Monday, September 28, 2009

Is the West trying to keep poor countries poor? - What would Marx and Engels say?

Below is an attempt to apply a marxist critique of international economic relations with specific reference to statements made by the G20 leaders....

The following is an excerpt from the Leaders' Statement from the G20 Summit in London in April 2009.

Ensuring a fair and sustainable recovery for all

25. We are determined not only to restore growth but to lay the foundation for a fair and sustainable world economy. We recognise that the current crisis has a disproportionate impact on the vulnerable in the poorest countries and recognise our collective responsibility to mitigate the social impact of the crisis to minimise long-lasting damage to global potential.

· the actions and decisions we have taken today will provide $50 billion to support social protection, boost trade and safeguard development in low income countries, as part of the significant increase in crisis support for these and other developing countries and emerging markets;

· we are making available resources for social protection for the poorest countries, including through investing in long-term food security and through voluntary bilateral contributions to the World Bank's Vulnerability Framework, including the Infrastructure Crisis Facility, and the Rapid Social Response Fund;

· we have agreed to review the flexibility of the Debt Sustainability Framework and call on the IMF and World Bank to report to the IMFC [International Monetary and Financial Committee] and Development Committee at the Annual Meetings; and

Link to the full article on

One of Marx's defining critiques of society is found in A Contribution to the Critique of Political Economy where he states

In the social production of their life, men enter into definite relations that are indispensable and independent of their will, relations of production which correspond to a definite stage of development of their material productive forces. The sum total of these relations of production constitutes the economic structure of society, the real foundation, on which rises a legal and political superstructure and to which correspond definite forms of social and consciousness.

-- pg 775

This is a key element in Marxism… this concept of a base/superstructure, yet it is not limited to the individual Nation State. Rather it can be applied to our global society. Here we can see the tie in with the statements from the G20 leaders. The leaders highlight the uneven distribution of wealth within the global arena and the higher degree of suffering experienced by those countries on the periphery. Industrial countries are the “capitalists” while the poorer, developing countries are the “labours”. A Marxist critique of the current politics of economic relations would highlight the lack of development exhibited in many countries despite numerous years, money and development institutions involvement. Specifically, they might argue that lesser-developed countries develop to the extent that it benefits the developed, industrial nations. For example, it is in the interest of the G20 countries to “recognise [their] collective responsibility to mitigate the social impact of the crisis to minimise long-lasting damage to global potential” because they are most likely worried about the security of the financial system as a whole. Furthermore, while they are offering solutions to debt management through the IMF and WB, these are inherently Western institutions serving Western goals (and western banks needs/desires) and under Western leadership -- ( insert “capitalist” for “western”). Is this "fair" or "sustainable"? Additionally, let us not forgot how successful these institutions have proved in the past when countries have turned to them for help.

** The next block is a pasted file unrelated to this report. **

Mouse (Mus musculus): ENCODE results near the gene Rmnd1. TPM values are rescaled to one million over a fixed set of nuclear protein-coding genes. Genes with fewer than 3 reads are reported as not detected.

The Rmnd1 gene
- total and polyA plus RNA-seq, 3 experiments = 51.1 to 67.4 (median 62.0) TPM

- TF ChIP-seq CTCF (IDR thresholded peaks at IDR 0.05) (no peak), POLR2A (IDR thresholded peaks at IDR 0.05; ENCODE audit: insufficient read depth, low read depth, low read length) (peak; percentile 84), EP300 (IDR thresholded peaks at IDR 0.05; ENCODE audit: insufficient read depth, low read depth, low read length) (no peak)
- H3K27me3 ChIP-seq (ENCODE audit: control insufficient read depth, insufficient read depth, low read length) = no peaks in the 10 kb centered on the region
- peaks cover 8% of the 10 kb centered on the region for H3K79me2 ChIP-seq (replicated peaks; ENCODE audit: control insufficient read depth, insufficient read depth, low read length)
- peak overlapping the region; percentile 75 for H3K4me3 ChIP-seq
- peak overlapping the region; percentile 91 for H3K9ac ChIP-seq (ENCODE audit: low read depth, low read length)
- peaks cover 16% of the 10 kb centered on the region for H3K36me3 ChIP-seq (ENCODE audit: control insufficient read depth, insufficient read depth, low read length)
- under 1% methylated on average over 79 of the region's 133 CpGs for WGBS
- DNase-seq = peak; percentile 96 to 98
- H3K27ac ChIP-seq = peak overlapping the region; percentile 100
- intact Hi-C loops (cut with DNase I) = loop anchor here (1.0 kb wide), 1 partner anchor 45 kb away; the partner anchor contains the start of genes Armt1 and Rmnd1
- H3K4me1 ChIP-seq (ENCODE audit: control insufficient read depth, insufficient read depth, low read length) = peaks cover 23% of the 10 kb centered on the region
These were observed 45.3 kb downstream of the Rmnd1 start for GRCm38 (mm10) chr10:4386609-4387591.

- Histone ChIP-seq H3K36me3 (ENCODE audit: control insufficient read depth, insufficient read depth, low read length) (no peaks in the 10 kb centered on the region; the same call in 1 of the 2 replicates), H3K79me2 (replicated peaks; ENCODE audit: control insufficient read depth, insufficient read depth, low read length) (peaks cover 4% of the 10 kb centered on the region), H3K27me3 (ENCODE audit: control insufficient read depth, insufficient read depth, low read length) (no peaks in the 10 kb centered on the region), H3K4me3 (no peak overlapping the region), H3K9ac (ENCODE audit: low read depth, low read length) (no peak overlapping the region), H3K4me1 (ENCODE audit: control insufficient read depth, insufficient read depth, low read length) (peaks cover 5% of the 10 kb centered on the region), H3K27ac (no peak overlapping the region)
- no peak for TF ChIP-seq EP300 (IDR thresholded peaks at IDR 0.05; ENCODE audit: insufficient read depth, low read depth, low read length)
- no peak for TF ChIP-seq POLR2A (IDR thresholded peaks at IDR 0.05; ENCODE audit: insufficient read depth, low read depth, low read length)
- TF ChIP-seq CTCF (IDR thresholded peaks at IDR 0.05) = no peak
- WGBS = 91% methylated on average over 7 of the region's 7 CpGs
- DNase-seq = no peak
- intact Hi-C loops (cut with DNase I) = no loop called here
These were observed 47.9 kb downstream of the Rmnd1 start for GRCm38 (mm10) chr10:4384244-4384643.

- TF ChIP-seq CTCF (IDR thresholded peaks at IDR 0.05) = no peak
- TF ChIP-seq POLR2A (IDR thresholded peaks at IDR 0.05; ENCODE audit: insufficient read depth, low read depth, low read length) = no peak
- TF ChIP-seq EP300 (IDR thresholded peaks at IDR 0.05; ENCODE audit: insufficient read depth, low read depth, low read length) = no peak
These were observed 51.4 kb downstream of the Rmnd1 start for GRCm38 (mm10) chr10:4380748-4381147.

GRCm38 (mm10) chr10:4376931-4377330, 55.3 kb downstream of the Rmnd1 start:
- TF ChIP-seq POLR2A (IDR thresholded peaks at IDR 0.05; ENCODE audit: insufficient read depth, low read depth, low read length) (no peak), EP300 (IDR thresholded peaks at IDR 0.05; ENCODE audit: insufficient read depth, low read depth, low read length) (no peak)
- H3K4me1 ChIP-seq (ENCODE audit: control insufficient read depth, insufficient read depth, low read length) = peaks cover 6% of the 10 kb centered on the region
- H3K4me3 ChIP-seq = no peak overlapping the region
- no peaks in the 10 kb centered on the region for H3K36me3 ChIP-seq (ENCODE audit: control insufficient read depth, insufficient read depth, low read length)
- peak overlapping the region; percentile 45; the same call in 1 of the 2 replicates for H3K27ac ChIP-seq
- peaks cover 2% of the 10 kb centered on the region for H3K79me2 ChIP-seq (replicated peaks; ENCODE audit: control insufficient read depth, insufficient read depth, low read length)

So....Is it reasonable to apply an Marxist analysis to international economic relations? Are the relations between industrial and developing countries similar to those between worker/owner? Are there other elements within the world economy system that support a Marxist critique?

Basically, am I making a valid point or just rambling on about nothing? In my opinion, a Marxist interpretation international political economic relations is not only possible, it can be relevant sometimes!


  1. Since we don't have class until later today, I'm hesitant to chime in here. You know, I wouldn't want to ruin my lesson plan for the afternoon. That said, I think you have pinpointed a variety of issues that are relevant and that do warrant a Marxist analysis. However, I also want to redirect you to the opening of The Communist Manifesto, specifically the passage that reads "The history of all hiterto existing society is the history of class struggles." You might ruminate on that line a bit. What does it mean for history to be made entirely out of class struggles? What implications are there for the future, given that kind of historicizing?

  2. I don't believe that you are rambling about nothing, but do indeed have a valid point to make. The issues that Marx presents, namely social justice in a world where power enables some to put their interests before others and the effects that it this has on those whose interests are so superseded, are relevant as long as such a world exists. For this and other reasons, we must be wary of discarding such theory as Marx's for its societally-held connotations; the fact that some subverted his ideology to create harmful systems that almost exactly mirrored what they originally rallied against does not mean that the ideology is valueless.